Skip to content
My WebMD Sign In, Sign Up

Depression Health Center

Select An Article
Font Size

Depression In the Elderly

(continued)

What Treatments Are Available for Depression In the Elderly?

There are several treatment options available for depression. They include medicine, psychotherapy or counseling, or electroconvulsive therapy. Sometimes, a combination of these treatments may be used.

How Do Antidepressants Relieve Depression In the Elderly?

Most of the available antidepressants are believed to be equally effective in elderly adults. But the risk of side effects or potential reactions with other medicines must be carefully considered. For example, certain older antidepressants such as amitriptyline and imipramine can be sedating or cause a sudden drop in blood pressure when a person stands up. That can lead to falls and fractures.

Antidepressants may take longer to start working in older people than they do in younger people. Since elderly people are more sensitive to medicines, doctors may prescribe lower doses at first. In general, the length of treatment for depression in the elderly is longer than it is in younger patients.

Can Psychotherapy Help Relieve Depression In the Elderly?

Most depressed people find that support from family and friends, involvement in self-help and support groups, and psychotherapy are helpful. Psychotherapy is especially beneficial for those who prefer not to take medicine and who have mild to moderate symptoms. It also is helpful for people who cannot take drugs because of side effects, interactions with other medicines, or other medical illnesses. 

Psychotherapy in older adults can address a broad range of functional and social consequences of depression. Many doctors recommend the use of psychotherapy in combination with antidepressant medicines.

When Is Electroconvulsive therapy (ECT) Used?

ECT can play an important role in the treatment of depression in older adults. When older patients are unable to take traditional antidepressant medicines because of side effects or interactions with other medications, or when depression is very severe and interferes with basic daily functioning (such as eating, bathing and grooming), ECT is often a safe and effective treatment alternative.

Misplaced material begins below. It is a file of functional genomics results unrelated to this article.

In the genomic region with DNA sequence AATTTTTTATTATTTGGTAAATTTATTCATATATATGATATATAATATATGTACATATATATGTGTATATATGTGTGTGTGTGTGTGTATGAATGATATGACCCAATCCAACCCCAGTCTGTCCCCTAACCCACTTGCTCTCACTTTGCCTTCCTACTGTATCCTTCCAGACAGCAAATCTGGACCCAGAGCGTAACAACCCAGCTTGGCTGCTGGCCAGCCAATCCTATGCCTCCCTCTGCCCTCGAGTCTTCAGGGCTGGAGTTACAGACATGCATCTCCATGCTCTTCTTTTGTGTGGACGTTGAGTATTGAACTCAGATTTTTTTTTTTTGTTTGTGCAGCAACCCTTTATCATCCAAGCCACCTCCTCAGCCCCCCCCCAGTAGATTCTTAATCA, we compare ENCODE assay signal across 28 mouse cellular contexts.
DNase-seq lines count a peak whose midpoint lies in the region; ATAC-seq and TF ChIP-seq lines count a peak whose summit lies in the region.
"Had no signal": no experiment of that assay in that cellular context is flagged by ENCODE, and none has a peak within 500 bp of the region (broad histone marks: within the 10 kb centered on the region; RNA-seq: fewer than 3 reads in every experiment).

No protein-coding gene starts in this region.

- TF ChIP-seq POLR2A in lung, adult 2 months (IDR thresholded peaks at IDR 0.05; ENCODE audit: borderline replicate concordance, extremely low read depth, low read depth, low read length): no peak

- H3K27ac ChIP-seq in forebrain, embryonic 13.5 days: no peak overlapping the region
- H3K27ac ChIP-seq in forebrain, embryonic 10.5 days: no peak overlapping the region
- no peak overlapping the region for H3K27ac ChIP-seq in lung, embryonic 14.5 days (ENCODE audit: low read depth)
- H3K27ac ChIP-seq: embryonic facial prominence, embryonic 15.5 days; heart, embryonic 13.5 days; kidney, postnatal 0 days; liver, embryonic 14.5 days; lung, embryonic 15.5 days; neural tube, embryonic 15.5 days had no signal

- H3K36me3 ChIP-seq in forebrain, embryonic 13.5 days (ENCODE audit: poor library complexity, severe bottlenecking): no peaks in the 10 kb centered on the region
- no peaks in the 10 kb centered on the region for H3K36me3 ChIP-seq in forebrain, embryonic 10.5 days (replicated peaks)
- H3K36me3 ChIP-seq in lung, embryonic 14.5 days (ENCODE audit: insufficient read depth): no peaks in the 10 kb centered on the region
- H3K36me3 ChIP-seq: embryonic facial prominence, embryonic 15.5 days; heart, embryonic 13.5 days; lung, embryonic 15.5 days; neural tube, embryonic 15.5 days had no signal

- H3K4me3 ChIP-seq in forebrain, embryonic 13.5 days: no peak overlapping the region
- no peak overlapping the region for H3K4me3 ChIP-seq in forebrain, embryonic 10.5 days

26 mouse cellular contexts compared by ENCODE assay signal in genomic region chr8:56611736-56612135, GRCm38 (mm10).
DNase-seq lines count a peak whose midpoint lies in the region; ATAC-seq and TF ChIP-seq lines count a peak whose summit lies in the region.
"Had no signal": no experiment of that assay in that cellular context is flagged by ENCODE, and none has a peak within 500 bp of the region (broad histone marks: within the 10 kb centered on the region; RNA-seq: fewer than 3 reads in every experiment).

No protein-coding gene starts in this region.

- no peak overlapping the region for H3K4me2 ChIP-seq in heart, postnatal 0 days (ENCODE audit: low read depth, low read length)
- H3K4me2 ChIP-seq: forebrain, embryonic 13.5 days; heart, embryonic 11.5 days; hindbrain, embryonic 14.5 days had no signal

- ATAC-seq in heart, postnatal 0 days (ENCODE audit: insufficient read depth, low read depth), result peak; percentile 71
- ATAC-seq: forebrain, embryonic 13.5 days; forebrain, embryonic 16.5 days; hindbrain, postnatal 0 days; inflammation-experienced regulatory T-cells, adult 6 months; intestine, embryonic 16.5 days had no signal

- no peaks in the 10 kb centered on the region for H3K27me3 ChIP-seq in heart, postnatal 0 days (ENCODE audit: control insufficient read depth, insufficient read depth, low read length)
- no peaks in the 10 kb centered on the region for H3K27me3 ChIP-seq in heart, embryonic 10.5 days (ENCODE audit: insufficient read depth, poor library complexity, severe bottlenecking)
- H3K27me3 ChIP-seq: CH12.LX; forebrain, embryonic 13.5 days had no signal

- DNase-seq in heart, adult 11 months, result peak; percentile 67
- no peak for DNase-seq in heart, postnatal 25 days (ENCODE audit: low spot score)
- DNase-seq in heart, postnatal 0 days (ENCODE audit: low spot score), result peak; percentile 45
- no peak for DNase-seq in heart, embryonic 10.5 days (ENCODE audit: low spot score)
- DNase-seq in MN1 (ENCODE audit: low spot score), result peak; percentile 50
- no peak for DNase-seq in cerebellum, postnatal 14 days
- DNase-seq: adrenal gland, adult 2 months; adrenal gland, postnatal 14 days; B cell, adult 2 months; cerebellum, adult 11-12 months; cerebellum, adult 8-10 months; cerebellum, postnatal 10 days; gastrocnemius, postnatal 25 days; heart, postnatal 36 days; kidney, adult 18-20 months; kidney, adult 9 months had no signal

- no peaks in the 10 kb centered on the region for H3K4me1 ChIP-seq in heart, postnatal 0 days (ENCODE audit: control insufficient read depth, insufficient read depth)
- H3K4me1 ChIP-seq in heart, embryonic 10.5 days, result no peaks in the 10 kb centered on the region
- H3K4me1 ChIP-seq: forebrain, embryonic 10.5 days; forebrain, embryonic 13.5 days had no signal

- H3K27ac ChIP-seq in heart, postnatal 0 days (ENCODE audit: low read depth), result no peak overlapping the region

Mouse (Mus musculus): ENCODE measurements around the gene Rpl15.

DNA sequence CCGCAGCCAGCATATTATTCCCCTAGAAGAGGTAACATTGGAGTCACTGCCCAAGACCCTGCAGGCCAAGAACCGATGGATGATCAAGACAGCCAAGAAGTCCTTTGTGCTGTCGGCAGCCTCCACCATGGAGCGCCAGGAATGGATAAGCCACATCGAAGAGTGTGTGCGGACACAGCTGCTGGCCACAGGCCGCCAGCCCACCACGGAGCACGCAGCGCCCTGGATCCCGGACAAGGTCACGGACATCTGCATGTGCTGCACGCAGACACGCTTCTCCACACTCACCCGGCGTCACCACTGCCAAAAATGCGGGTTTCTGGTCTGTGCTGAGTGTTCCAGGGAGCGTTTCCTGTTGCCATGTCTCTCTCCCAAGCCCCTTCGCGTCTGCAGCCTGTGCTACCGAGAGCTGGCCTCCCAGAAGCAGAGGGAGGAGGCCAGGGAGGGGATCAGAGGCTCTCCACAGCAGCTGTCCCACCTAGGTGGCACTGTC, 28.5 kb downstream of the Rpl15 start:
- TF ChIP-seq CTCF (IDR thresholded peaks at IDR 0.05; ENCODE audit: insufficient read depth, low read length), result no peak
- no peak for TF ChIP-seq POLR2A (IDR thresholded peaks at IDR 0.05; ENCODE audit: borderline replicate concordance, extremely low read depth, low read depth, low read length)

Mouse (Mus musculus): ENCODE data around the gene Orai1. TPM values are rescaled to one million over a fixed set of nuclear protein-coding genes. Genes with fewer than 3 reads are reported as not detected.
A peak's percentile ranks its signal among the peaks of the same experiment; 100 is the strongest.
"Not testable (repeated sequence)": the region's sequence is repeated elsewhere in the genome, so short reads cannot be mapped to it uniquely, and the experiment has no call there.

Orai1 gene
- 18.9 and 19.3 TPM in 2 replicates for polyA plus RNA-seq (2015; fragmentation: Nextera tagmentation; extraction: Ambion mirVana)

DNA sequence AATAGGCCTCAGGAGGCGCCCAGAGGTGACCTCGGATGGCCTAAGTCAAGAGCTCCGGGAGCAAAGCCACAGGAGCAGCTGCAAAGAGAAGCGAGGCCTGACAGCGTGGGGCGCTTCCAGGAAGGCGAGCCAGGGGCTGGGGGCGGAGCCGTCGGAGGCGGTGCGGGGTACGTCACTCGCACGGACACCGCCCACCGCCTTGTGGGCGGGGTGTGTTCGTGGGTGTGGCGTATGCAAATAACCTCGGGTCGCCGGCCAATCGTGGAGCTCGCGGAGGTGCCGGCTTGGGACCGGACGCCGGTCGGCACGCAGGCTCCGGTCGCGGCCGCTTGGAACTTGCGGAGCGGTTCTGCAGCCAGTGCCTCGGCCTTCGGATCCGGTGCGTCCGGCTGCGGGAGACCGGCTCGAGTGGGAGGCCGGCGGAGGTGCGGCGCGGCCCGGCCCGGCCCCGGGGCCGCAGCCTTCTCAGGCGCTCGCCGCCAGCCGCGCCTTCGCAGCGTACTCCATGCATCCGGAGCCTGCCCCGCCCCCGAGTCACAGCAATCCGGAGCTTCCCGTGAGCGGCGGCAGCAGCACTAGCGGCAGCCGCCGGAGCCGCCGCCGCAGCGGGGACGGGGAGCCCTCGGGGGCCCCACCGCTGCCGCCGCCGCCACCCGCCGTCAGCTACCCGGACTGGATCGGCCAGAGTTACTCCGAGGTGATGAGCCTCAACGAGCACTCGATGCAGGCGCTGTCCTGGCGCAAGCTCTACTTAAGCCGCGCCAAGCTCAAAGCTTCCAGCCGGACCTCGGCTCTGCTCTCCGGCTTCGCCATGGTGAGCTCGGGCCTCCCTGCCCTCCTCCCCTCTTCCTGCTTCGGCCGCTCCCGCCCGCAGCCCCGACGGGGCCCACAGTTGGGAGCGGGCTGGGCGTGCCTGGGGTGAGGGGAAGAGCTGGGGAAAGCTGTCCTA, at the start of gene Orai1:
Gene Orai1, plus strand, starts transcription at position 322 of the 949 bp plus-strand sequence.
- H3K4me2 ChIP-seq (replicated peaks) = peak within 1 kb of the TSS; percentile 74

What Problems Affect Treatment of Depression In the Elderly?

The stigma attached to mental illness and psychiatric treatment is even more powerful among the elderly than among younger people. This stigma can keep elderly people from acknowledging that they are depressed, even to themselves. Elderly people and their families sometimes also may wrongly misidentify depression symptoms as "normal" reactions to life stresses, losses, or the aging process.

Also, depression may be expressed through physical complaints rather than traditional symptoms. This delays appropriate treatment. In addition, depressed older people may not report their depression because they believe there is no hope for help.

Elderly people may also be unwilling to take their medicines because of side effects or cost. In addition, having certain other illnesses at the same time as depression can interfere with the effectiveness of antidepressant medicines. Alcoholism and abuse of other substances may cause or worsen depression and interfere with effective treatment. And unhappy life events including the death of family or friends, poverty, and isolation may also affect the person's motivation to continue with treatment.

1|2

WebMD Medical Reference

Reviewed by Joseph Goldberg, MD on May 17, 2012
Next Article:

Today on WebMD

Male patient in session with therapist
Article
Depressed looking man
Article
 
mother kissing newborn
Slideshow
Hands breaking pencil in frustration
Quiz
 
Woman taking pill
Article
Woman jogging outside
Feature
 
man screaming
Article
woman standing behind curtains
Article
 
Pet scan depression
Slideshow
antidepressants slideshow
Article
 
pill bottle
Article
Winding path
Article